“There is no single supplier that is capable of solving all of these areas, so it is about choosing what the business needs,” he says.

While technology plays a crucial role, De Luca is only too aware that the lifespan of any tech-driven differentiator is short; what was once state-of-the-art is now commodity. While Merck may have devised the revolutionary concept of self-driving supply chain three years ago, he says, today almost every company in Merck’s sector is pursuing a self-driving supply chain agenda.

Even as that tech-enabled differentiation is diluted new opportunities are emerging. He argues that the real source of competitive advantage is in how new technology is applied and, critically, rapidly tied into business processes.
Mastering change

But as any CXO knows, applying new technology always has its challenges, not least of all change management.

“Apple has been successful because its products are so easy to use and the adoption is fast. So when we look for technologies that create value, the one KPI we focus on is usability. This could be for an operator on the shop floor or the planner in the control tower but if the technology is easy to use and manage then it typically creates value,” he says.

But it’s not always immediately apparent which technology partners or solutions are most appropriate.  “Our approach is to partner with a selected few vendors and learn, fail, succeed in a continuous loop. That means there’s a fast cycle that enables us to identify which technology, which vendor and which solution is really successful,” he says.

Inevitably the move to AI automation has meant a shift in the company’s mix of skills. For example, as a result of the self-driving supply chain, there has been a reduction in the number of planners; conversely, instead Merck now needs more supply chain and solution architects — which in some cases has meant reskilling.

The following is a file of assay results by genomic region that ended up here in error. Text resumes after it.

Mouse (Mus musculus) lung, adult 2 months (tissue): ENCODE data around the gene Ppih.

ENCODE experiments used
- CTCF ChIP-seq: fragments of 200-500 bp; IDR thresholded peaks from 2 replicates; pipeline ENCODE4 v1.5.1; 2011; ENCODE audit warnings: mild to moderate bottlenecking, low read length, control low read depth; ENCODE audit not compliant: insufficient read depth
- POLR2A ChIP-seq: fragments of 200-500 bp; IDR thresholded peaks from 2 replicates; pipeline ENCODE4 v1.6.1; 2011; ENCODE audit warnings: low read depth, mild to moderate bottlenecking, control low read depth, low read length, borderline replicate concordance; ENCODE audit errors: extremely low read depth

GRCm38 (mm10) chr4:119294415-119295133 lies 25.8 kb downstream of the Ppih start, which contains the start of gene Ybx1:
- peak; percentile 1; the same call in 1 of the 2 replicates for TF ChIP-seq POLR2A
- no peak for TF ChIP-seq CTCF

While not all projects will deliver great outcomes, De Luca says the determinants of success are change management and collaboration in design. “Any technology [adoption] should go hand in hand with the change management and the designing of tools should be done in partnership with the business. We believe there are no technology projects, just business-driven projects that are enabled by technology solutions,” he says.

That is reflected in some of the company’s metrics on supply and demand.  In recent years, forecasting accuracy has risen by 6% while the inventory carried has been reduced by 5%.
Self-driving business ops

Having seen the benefits of a self-driving supply chain, the next step is to apply the same principles of AI-driven automation to business operations and new product launches. “This would expand the scope behind the supply chain to manufacturing, procurement, customer service and management,” De Luca explains.

“The [self-driving] project is only complete when we’ll be able to serve every single customer around the world with our medicine at the highest service level — and to ensure that even if there is a shortage of supply, we’re still able to supply patients,” says De Luca.

And that applies to new as well as existing products. “No company in the world ever really knows what the demand is going to be when they launch a new product. So leveraging AI to crack not only the self-driving supply chain but also the launch of a new product will help our people realize how much their product will be in demand,” he says.

De Luca may have borrowed the self-driving analogy from the technology changes that are already disrupting the car industry but what he is proving is that the potential for AI to remould business operations is equally impactful.

First published August 2019